Other Alternative Remedies

1. For a mild case of trich a garlic suppository (peel one clove of garlic and wrap in gauze, insert in the vagina overnight and change daily) can help relieve irritation and itching.
2. Douche with a mixture of herbal remedies myrrh (commiphora myrrha) and goldenseal (hydrastis canadensis) twice a day for 2 weeks.
3. Some experts however believe that douching only pushes the infection further into the genital tract.
4. All however agree that you should avoid wearing tight clothing - ideally wear no underwear around the house. Avoid use of tampons and hygiene sprays while infected.

Other Useful Articles
Recurrent vaginitis: Treatment and therapies.
Natural treatment for urinary tract infections: Easing symptoms.

Prognosis: Outlook
With proper treatment, the chance of a cure is excellent.

Potential Complications

• Long-term untreated infection may cause abnormal cell changes in the cervix. These changes can be detected in a routine Pap smear. In such instances, treatment should be started and the Pap test repeated 3 to 6 months later.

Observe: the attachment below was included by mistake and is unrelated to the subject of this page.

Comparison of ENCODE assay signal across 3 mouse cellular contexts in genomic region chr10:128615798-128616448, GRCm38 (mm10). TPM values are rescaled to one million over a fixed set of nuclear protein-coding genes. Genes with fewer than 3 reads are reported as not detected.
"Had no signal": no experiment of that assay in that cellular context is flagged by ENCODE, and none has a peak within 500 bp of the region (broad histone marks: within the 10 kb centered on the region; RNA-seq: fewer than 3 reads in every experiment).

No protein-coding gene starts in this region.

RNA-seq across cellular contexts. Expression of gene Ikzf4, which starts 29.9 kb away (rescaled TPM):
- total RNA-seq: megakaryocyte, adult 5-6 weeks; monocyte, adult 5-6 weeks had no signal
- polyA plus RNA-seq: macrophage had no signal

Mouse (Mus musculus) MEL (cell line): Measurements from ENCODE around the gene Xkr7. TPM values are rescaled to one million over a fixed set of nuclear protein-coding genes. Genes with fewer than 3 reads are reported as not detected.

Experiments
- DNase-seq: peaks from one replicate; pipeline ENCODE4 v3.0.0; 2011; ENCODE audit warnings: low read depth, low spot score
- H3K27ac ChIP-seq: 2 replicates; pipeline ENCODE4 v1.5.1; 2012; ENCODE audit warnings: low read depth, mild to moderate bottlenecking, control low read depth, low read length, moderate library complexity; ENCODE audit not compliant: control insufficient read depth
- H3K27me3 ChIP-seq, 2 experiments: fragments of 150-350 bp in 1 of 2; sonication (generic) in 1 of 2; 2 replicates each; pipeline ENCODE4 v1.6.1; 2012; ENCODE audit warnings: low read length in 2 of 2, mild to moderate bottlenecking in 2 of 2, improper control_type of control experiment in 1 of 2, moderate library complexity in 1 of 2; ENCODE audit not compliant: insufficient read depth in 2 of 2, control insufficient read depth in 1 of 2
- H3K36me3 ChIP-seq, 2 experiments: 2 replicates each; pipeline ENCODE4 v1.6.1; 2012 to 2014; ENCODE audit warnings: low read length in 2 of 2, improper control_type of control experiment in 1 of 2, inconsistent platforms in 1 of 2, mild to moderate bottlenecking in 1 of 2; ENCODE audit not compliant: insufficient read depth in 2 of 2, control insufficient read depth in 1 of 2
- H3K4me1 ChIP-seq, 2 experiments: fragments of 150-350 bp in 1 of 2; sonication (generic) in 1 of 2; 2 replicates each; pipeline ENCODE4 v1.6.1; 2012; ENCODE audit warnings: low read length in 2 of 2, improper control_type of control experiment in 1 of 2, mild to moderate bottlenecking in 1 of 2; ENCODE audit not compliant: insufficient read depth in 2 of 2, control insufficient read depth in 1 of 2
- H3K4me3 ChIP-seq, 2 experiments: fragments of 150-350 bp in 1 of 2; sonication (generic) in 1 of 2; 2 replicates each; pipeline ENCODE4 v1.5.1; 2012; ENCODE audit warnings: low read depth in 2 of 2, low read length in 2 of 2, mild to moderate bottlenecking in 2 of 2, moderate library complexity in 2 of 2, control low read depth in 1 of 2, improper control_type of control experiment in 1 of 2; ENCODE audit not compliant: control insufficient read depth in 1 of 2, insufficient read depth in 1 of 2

• Untreated trich increases your chance of contracting other STDs such as HIV and genital warts if exposed.
• Pregnant women with trich can deliver premature, low birth weight babies.

Note: Although trich can cause small lesions on the cervix it does not invade the uterus or fallopian tubes and does not affect fertility.

How Can Trichomoniasis Be Prevented?

1. Ideally limit sexual activity to mutually monogamous relationships.
2. Follow STD prevention advice in regards to safer sex practice.
3. Always use a condom or female condom if you are not in a monogamous relationship.
4. Undergo annual STD testing at a STD clinic or doctor's office.
5. Be aware of the symptoms of STDs. In particular look out for sores, rashes and unusual vaginal discharges.
6. Check recommended health screenings for women of all ages.
7. There is some evidence that the chemical nonoxynol-9 found in spermicides may protect against trich and other STDs.

  Related Articles on STDs

For more useful advice, see the following:

Reproductive disorders: List of common signs.
Genital herpes and syphilis: Know the symptoms.